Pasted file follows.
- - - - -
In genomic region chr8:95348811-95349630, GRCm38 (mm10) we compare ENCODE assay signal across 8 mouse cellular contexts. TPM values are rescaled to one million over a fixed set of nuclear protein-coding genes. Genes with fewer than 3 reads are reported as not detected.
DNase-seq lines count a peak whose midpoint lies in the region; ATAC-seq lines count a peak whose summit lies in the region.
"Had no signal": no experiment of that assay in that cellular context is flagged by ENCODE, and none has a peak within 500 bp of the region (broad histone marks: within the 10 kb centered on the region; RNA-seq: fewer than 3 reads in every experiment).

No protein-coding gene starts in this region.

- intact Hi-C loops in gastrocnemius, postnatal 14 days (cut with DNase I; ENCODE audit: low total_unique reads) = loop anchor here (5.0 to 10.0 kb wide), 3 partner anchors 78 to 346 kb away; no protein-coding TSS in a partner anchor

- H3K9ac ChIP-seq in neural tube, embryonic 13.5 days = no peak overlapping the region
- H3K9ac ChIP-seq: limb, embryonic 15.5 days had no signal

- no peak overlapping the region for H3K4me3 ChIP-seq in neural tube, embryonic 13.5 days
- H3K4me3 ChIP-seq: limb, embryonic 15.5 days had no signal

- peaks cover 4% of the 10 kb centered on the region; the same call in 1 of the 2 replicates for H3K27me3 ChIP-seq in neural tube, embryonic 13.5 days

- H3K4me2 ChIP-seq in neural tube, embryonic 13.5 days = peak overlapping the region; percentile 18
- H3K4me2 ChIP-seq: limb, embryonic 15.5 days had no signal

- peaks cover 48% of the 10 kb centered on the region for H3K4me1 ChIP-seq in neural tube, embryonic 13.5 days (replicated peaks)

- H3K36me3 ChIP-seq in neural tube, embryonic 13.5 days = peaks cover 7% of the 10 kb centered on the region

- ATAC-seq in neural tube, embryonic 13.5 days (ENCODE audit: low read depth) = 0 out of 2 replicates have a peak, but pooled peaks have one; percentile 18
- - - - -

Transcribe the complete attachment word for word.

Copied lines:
In genomic region chr8:95348811-95349630, GRCm38 (mm10) we compare ENCODE assay signal across 8 mouse cellular contexts. TPM values are rescaled to one million over a fixed set of nuclear protein-coding genes. Genes with fewer than 3 reads are reported as not detected.
DNase-seq lines count a peak whose midpoint lies in the region; ATAC-seq lines count a peak whose summit lies in the region.
"Had no signal": no experiment of that assay in that cellular context is flagged by ENCODE, and none has a peak within 500 bp of the region (broad histone marks: within the 10 kb centered on the region; RNA-seq: fewer than 3 reads in every experiment).

No protein-coding gene starts in this region.

- intact Hi-C loops in gastrocnemius, postnatal 14 days (cut with DNase I; ENCODE audit: low total_unique reads) = loop anchor here (5.0 to 10.0 kb wide), 3 partner anchors 78 to 346 kb away; no protein-coding TSS in a partner anchor

- H3K9ac ChIP-seq in neural tube, embryonic 13.5 days = no peak overlapping the region
- H3K9ac ChIP-seq: limb, embryonic 15.5 days had no signal

- no peak overlapping the region for H3K4me3 ChIP-seq in neural tube, embryonic 13.5 days
- H3K4me3 ChIP-seq: limb, embryonic 15.5 days had no signal

- peaks cover 4% of the 10 kb centered on the region; the same call in 1 of the 2 replicates for H3K27me3 ChIP-seq in neural tube, embryonic 13.5 days

- H3K4me2 ChIP-seq in neural tube, embryonic 13.5 days = peak overlapping the region; percentile 18
- H3K4me2 ChIP-seq: limb, embryonic 15.5 days had no signal

- peaks cover 48% of the 10 kb centered on the region for H3K4me1 ChIP-seq in neural tube, embryonic 13.5 days (replicated peaks)

- H3K36me3 ChIP-seq in neural tube, embryonic 13.5 days = peaks cover 7% of the 10 kb centered on the region

- ATAC-seq in neural tube, embryonic 13.5 days (ENCODE audit: low read depth) = 0 out of 2 replicates have a peak, but pooled peaks have one; percentile 18